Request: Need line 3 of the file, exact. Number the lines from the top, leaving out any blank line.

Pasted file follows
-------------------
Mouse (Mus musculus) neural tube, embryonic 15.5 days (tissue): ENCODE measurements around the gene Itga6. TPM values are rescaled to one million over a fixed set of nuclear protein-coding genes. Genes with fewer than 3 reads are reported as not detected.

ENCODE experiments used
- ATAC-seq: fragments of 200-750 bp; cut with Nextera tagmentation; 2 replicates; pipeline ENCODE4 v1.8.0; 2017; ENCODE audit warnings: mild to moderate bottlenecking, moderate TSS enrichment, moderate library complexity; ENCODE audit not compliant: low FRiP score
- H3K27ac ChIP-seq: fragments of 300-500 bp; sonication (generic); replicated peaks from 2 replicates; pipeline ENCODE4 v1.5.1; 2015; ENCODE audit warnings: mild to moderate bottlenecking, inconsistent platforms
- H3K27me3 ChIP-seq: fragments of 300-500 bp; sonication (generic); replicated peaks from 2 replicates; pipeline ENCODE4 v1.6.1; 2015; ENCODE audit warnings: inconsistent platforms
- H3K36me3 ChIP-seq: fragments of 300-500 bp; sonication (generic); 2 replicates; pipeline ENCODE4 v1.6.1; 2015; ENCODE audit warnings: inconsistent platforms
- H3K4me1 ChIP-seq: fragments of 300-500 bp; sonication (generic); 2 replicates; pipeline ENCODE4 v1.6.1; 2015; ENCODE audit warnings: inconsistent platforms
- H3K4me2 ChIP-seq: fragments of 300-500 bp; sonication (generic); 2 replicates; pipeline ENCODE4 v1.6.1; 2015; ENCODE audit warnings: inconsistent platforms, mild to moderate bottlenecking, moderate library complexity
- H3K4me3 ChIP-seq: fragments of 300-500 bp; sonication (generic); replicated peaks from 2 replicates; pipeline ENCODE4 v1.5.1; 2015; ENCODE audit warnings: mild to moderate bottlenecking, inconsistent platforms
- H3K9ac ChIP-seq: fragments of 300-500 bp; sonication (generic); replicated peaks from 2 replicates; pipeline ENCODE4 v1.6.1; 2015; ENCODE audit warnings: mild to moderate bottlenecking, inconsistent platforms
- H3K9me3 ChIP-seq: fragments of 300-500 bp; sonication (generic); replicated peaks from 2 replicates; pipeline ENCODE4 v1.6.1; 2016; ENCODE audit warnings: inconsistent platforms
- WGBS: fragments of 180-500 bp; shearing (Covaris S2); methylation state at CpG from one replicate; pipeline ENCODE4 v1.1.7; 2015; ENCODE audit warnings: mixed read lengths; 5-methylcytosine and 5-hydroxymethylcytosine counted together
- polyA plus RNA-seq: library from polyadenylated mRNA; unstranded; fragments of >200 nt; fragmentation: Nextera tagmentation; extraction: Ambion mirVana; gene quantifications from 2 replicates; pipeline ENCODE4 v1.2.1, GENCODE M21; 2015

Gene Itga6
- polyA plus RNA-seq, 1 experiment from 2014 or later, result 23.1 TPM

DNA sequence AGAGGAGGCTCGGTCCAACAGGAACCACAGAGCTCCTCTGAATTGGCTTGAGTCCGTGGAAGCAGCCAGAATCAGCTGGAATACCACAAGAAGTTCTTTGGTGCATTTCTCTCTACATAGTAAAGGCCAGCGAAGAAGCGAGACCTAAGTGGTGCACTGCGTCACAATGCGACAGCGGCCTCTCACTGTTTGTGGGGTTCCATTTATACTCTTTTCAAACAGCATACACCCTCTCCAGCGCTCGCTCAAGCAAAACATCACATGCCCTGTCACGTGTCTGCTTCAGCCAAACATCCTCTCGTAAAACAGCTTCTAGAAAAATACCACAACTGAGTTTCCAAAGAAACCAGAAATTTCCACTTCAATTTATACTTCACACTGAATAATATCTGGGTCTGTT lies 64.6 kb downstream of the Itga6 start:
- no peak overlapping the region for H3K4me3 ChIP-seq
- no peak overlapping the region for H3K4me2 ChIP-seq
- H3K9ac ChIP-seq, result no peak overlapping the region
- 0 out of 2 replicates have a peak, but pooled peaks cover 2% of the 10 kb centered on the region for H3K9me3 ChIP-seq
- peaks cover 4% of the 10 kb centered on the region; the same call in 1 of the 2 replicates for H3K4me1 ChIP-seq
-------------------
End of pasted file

- ATAC-seq: fragments of 200-750 bp; cut with Nextera tagmentation; 2 replicates; pipeline ENCODE4 v1.8.0; 2017; ENCODE audit warnings: mild to moderate bottlenecking, moderate TSS enrichment, moderate library complexity; ENCODE audit not compliant: low FRiP score